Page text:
DONATE

Bangladesh quadruples its eye care budget

June 2017

A young boy in Bangladesh having his eyes tested.
80%
of visual impairment in Bangladesh is caused by cataracts

The government of Bangladesh has set aside BDT828 million (£7.9 million) to spend on national eye care over the next five years – four times higher than the previous budget.

The increase follows decades of campaigning by Sightsavers, local non-governmental organisations and eye health professionals, who called on the Minister of Health to allocate more funds to eye care.

The money will be used to expand the country’s eye care facilities, improve performance at government-funded hospitals and monitor patients more effectively following their treatment. An operational plan, complete with eye care targets and a breakdown of activities, has been developed and approved by the Ministry of Health.

Visual impairment and avoidable blindness are considered to be two of the main public health problems in Bangladesh. More than a million people in Bangladesh are blind, with 80 per cent of cases caused by cataracts, and more than 6 million people, including 1.3 million children, suffer from uncorrected refractive error. Yet both conditions can be treated.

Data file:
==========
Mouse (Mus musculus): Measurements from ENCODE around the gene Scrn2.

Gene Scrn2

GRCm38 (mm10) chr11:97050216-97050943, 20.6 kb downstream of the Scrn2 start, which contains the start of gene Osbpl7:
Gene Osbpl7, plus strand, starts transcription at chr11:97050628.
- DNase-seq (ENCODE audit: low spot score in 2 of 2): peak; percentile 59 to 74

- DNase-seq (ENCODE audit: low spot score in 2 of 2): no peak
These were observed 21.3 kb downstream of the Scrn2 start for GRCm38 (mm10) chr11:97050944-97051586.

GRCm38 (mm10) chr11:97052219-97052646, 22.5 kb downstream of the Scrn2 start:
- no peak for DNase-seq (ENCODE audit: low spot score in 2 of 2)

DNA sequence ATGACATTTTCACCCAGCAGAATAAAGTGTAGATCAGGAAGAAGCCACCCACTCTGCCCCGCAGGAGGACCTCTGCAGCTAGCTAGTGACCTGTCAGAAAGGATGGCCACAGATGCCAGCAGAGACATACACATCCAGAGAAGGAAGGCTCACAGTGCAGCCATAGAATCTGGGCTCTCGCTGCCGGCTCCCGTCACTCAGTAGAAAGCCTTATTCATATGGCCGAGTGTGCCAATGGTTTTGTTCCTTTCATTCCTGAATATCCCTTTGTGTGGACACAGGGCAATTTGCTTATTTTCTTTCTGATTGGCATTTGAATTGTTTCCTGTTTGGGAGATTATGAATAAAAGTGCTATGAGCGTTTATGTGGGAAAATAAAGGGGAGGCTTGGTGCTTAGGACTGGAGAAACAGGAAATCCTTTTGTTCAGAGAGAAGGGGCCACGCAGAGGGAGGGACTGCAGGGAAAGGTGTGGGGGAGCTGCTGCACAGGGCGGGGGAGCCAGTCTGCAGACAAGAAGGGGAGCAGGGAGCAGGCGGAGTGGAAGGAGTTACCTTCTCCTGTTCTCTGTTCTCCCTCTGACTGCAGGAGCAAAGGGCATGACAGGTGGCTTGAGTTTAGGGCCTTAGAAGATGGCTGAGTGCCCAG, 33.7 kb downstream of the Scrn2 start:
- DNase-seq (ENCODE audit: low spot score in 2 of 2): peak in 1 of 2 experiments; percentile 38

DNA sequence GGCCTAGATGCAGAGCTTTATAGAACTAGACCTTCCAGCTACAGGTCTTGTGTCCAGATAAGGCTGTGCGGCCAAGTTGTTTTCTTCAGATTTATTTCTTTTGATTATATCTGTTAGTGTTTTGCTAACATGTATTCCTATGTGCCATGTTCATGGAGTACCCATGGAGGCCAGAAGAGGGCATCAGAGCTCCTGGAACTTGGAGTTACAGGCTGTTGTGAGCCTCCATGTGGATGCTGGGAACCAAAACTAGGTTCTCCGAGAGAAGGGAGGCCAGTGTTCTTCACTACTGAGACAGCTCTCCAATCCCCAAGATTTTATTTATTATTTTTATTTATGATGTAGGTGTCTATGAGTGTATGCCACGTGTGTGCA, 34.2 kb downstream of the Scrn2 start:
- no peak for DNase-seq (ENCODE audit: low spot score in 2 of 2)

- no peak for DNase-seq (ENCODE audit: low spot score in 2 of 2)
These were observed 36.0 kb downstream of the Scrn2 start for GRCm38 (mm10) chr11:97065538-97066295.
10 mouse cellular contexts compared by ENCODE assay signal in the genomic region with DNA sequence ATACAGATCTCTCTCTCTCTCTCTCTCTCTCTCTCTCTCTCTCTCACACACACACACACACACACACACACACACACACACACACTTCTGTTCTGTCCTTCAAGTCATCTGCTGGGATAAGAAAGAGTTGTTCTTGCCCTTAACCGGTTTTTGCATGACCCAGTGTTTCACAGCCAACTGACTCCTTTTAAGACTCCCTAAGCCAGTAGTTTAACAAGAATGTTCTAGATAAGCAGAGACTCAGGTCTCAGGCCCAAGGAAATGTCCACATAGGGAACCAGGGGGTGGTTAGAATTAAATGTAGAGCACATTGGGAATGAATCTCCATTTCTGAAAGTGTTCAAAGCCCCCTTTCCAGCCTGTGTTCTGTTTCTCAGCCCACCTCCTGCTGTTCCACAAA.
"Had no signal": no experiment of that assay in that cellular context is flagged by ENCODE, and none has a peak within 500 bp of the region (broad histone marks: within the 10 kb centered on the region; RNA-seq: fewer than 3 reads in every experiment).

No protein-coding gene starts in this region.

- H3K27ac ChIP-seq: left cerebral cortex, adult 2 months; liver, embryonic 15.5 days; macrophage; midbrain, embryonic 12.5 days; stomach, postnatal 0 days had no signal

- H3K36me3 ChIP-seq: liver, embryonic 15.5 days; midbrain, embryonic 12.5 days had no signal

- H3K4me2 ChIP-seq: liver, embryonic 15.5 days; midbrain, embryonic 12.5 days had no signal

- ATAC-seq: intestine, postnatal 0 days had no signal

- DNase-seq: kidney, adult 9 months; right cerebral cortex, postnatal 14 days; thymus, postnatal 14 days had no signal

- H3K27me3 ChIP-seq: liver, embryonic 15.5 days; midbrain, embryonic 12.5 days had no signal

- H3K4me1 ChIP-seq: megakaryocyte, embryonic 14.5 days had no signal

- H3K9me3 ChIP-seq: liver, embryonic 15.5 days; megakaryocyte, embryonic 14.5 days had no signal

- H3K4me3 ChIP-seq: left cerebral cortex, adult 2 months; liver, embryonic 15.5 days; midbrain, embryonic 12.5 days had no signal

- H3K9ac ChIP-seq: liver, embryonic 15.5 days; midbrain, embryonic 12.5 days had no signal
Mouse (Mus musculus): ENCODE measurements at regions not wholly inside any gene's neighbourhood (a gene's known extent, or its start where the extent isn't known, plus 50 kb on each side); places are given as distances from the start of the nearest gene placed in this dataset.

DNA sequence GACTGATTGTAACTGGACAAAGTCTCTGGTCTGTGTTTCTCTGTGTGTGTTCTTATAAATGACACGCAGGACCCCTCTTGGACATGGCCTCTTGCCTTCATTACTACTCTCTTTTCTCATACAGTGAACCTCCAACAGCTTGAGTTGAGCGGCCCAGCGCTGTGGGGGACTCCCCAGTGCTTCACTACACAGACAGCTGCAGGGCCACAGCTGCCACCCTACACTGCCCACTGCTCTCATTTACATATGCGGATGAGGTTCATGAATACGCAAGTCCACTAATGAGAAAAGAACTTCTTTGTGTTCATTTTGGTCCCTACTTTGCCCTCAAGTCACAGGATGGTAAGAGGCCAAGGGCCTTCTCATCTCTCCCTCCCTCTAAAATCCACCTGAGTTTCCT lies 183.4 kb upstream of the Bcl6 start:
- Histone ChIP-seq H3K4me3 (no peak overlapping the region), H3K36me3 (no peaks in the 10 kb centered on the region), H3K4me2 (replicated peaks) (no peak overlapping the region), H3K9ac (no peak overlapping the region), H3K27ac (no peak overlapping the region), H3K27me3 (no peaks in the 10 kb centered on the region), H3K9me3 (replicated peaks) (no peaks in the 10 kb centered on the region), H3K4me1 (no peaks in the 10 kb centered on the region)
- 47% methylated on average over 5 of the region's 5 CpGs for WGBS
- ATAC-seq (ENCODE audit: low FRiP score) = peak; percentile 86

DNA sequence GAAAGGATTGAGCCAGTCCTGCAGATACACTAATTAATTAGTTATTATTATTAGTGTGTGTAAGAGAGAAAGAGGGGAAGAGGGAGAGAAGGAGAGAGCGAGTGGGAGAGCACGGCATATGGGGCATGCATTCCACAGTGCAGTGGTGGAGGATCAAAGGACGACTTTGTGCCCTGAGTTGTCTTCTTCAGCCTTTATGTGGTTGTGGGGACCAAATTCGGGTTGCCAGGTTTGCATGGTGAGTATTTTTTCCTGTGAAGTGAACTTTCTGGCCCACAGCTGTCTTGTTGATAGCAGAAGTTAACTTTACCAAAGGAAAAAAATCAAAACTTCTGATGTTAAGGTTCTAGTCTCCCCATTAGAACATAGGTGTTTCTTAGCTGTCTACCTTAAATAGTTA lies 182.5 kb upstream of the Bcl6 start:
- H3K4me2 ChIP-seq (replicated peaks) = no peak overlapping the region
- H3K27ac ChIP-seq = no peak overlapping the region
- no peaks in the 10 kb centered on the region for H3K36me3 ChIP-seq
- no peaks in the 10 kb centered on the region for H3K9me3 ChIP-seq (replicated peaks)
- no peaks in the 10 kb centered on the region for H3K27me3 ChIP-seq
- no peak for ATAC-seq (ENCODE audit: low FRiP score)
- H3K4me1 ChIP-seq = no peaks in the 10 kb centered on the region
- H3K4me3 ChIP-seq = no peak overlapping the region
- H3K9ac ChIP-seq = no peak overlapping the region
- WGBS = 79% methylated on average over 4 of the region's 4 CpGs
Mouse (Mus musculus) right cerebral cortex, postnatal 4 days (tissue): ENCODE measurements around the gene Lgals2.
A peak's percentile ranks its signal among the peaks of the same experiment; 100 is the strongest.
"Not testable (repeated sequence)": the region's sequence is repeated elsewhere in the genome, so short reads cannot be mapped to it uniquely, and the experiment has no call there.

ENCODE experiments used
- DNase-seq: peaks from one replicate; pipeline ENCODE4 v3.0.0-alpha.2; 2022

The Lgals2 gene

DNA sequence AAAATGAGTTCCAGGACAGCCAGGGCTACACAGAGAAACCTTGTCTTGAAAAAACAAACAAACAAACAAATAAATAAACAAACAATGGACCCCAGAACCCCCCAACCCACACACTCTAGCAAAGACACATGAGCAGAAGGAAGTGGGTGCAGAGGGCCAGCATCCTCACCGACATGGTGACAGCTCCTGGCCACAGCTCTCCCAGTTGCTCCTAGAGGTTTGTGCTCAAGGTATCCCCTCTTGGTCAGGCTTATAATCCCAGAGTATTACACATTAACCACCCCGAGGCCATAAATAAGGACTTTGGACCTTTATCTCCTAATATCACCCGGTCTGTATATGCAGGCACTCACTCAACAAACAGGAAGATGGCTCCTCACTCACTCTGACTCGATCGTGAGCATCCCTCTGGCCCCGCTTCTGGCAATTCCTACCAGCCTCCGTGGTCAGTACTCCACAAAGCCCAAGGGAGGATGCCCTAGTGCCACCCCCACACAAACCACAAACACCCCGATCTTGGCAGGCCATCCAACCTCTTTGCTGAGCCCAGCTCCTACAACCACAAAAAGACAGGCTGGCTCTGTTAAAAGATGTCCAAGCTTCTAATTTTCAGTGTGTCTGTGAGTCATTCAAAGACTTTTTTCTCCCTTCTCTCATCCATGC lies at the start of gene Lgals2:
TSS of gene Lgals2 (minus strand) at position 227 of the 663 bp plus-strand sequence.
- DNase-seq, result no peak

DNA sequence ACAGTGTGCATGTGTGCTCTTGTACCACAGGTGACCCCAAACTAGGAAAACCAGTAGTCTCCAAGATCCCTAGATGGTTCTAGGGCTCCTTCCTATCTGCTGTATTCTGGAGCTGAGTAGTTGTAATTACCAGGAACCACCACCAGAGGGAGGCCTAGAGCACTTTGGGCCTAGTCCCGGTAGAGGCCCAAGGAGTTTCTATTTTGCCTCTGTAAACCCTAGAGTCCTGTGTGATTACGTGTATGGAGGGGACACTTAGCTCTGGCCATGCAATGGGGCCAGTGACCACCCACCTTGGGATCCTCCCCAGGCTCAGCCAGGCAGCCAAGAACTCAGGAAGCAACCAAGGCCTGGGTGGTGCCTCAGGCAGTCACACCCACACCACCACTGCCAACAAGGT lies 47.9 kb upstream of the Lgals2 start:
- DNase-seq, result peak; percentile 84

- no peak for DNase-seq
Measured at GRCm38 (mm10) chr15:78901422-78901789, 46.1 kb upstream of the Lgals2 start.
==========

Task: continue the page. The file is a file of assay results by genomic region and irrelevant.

Want to read more about our work?

Sightsavers and eye health
Jeniffer Atieno Opito tends to her crops.
Sightsavers from the field

February 2021 updates: highlights from around the world

An inclusive work programme in Kenya has helped farmers with disabilities launch a lucrative business. Plus news from Pakistan, Mozambique, Malawi and more.

February 2021
Two women standing outside.
Sightsavers Reports

Reaching Bangladesh’s transgender community

The transgender community often experiences discrimination and can find it hard to access healthcare. Meet some of the people who benefited from a Sightsavers eye health screening aimed at marginalised groups.

A young man sitting in the driver seat of a van.
Sightsavers Reports

Arif’s life changed after an operation as a child: a 15-year story

As a young child, Arif had a low-cost cataract operation through Sightsavers. It changed his life, enabling him to study and thrive at school, and later to leave home and find a job.